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Nevertheless, a rarity still commands big-budget collectors, as evidenced by this apparently unrecorded Brown-Westhead & Moore model of a cat, below right, offered at Canterbury Auction Galleries (20% buyer’s premium) on February 7.

The Hanley factory produced high-quality ceramics across the range of the market in its existence from 1862-1904, the high years of majolica production in which BW&M played its part.

Today its best wares rarely appear on the market. Back in 2011 at Essex auctioneers Boningtons, a French collector bid £17,000 for a 22in (56cm) tall figure of a bear stealing honey from a hive.

The Canterbury group of the cat sitting on books, one entitled All About Mice, was smaller at 8in (20cm) tall but raised similar enthusiasm.

Dated 1877 and with the impressed factory mark, it took a five-times estimate £13,000 from a South Yorkshire bidder.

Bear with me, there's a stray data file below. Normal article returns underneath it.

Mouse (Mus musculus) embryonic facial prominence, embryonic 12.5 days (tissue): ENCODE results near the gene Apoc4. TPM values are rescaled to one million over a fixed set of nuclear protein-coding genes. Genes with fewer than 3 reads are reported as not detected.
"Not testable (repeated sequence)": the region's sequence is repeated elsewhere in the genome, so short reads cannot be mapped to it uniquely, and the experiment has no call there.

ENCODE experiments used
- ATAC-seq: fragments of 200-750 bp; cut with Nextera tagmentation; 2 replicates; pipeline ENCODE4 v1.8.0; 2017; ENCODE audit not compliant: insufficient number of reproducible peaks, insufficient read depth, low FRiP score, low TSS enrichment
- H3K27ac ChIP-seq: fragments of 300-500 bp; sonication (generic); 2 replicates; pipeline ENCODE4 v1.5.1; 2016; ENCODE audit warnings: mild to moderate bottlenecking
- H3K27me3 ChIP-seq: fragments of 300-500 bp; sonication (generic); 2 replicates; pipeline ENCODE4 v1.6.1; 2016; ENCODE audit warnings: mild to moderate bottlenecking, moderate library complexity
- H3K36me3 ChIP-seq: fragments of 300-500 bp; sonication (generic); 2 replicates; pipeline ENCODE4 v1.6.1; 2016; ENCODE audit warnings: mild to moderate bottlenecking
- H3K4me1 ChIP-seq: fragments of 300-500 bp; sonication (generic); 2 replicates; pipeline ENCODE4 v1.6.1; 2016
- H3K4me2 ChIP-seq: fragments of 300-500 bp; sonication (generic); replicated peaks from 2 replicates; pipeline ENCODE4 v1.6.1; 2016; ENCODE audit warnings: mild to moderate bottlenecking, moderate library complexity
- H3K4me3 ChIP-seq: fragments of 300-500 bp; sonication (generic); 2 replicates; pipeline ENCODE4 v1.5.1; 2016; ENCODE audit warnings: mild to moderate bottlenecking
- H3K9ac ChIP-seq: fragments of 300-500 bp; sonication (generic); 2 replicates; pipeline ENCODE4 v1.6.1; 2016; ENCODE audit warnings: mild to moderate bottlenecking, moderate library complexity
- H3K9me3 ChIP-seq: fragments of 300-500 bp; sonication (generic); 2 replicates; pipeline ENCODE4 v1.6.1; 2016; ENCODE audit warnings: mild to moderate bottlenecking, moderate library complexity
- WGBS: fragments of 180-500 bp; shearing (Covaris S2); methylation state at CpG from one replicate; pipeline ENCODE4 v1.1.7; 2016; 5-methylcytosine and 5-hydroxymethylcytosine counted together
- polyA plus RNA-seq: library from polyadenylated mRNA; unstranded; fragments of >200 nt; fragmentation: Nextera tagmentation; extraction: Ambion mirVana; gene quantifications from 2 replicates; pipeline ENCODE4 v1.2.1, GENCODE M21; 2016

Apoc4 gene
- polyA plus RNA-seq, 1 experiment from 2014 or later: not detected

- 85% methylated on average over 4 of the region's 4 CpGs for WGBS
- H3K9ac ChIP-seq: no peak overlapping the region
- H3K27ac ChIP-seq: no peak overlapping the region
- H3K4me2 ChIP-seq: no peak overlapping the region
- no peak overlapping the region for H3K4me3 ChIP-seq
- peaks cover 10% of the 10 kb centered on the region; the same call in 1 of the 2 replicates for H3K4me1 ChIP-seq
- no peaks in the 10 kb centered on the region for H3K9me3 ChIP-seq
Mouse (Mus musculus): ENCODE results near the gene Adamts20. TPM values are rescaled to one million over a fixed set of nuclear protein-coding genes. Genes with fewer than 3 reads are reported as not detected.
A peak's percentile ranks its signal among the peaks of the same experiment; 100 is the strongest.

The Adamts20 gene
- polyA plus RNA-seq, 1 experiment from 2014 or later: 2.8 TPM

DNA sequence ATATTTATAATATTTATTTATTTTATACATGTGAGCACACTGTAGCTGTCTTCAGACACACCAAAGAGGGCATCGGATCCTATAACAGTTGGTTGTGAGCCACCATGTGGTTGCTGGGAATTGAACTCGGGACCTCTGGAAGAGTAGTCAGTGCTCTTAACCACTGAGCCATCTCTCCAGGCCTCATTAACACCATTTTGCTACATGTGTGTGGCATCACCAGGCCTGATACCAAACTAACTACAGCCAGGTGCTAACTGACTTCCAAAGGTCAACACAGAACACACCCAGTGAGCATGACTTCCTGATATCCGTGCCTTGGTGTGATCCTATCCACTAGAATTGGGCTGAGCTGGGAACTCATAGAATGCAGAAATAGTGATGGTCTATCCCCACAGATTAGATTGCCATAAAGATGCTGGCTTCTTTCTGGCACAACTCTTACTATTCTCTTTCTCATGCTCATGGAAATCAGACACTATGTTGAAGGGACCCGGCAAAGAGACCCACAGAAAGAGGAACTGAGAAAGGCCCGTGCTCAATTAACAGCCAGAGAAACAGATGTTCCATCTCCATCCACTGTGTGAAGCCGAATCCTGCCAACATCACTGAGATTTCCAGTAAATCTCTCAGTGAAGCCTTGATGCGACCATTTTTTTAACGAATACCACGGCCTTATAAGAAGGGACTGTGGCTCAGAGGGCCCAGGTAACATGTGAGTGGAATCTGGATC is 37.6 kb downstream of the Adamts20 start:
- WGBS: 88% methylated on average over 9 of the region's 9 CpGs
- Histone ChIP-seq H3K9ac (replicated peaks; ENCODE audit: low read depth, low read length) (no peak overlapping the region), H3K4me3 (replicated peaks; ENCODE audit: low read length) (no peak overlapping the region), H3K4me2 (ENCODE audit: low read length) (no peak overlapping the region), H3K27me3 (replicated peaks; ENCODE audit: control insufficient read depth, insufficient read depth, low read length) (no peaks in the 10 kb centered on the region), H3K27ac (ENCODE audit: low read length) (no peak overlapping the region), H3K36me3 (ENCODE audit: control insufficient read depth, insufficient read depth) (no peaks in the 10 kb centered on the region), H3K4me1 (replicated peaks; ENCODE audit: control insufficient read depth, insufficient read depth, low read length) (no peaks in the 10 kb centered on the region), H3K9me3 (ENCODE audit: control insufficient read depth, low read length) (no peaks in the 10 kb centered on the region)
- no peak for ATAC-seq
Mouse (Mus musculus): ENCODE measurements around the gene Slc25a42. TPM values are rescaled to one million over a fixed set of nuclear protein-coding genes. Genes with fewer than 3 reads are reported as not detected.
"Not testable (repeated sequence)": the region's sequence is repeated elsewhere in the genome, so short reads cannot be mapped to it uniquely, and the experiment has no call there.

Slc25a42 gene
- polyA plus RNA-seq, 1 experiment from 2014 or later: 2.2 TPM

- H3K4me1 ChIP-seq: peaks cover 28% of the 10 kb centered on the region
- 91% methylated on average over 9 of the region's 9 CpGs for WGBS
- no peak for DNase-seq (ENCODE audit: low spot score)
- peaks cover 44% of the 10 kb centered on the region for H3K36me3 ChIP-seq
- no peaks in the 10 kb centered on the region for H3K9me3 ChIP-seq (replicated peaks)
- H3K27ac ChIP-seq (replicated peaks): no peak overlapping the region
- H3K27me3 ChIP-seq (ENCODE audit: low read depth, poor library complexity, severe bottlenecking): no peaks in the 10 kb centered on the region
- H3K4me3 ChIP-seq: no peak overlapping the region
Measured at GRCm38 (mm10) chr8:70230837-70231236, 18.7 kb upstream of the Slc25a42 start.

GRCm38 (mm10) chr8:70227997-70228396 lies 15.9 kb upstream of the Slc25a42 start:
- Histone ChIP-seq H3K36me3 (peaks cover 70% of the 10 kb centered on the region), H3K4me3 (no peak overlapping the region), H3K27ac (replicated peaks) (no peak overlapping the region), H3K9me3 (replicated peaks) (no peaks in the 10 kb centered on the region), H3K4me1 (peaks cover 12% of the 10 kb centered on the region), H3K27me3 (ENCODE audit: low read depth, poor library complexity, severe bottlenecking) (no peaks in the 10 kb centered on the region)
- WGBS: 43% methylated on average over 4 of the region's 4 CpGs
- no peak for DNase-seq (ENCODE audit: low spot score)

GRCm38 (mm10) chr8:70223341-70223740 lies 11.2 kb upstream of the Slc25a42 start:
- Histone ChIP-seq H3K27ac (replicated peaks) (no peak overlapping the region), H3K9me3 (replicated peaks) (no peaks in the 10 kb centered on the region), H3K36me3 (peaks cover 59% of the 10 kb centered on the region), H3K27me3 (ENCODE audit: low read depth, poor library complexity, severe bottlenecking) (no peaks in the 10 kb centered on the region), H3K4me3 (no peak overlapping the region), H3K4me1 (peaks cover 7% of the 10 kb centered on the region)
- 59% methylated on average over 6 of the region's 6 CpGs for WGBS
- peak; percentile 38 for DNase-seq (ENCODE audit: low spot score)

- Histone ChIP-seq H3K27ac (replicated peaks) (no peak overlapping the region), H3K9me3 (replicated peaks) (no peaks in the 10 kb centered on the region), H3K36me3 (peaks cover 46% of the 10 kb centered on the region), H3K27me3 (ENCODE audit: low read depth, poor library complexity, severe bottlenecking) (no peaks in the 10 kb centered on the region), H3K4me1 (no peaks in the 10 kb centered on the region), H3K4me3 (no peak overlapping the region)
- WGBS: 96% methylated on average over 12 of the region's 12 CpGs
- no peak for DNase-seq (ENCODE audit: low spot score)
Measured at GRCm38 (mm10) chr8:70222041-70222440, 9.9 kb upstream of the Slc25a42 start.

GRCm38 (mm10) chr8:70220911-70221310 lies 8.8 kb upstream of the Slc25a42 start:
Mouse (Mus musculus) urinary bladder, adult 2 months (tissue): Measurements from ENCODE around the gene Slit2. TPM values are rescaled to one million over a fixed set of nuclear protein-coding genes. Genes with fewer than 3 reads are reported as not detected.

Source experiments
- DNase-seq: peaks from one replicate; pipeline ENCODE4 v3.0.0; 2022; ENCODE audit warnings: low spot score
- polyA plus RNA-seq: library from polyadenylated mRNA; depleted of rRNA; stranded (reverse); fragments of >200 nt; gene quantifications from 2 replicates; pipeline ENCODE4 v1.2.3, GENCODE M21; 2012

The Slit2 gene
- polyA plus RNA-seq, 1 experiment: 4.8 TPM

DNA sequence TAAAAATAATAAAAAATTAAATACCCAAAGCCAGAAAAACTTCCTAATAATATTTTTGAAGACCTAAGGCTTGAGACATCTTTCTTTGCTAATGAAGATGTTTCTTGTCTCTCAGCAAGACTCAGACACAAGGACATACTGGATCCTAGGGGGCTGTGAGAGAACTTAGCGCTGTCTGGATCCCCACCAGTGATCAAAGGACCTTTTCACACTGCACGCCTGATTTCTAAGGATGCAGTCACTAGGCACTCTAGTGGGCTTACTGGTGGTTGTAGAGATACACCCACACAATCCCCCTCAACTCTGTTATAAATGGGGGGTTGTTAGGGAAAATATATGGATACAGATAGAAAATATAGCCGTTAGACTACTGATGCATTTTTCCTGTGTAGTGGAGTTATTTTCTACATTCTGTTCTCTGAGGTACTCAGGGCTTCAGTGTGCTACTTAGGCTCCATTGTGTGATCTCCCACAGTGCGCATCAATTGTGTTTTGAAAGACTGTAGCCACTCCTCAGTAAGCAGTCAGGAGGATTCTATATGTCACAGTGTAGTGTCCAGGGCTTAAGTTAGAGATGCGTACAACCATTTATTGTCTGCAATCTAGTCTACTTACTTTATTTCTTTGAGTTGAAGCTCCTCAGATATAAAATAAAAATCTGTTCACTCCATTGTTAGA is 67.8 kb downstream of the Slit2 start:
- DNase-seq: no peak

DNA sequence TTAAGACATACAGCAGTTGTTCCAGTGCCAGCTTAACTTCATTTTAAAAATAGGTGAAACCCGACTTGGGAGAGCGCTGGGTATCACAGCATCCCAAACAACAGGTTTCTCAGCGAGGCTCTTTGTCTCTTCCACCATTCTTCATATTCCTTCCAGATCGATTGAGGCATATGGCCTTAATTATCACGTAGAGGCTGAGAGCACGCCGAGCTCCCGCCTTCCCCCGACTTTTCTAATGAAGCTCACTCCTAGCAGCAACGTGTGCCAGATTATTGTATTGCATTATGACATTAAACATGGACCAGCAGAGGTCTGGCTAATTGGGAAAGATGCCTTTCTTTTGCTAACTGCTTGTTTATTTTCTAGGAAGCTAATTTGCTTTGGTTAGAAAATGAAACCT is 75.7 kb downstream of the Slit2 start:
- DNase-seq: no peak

One of the major names in the field is George Jones, the former designer at majolica pioneers Minton, who produced top-quality pieces at his own Stoke factory from 1866. His reputation blossomed and remains extremely high among collectors although, as with the whole genre, prices have slid.

Illustrated far left is a c.1876 jardinière with the impressed monogram and crescent mark for George Jones which was offered at Hansons (17.5% buyer’s premium) at Etwall on February 17.

The 17in (43cm) high jardinière, with finches in exceptionally high relief flying among orchids, had suffered some damage and losses but, against a £1000-1500 estimate, sold at £1850.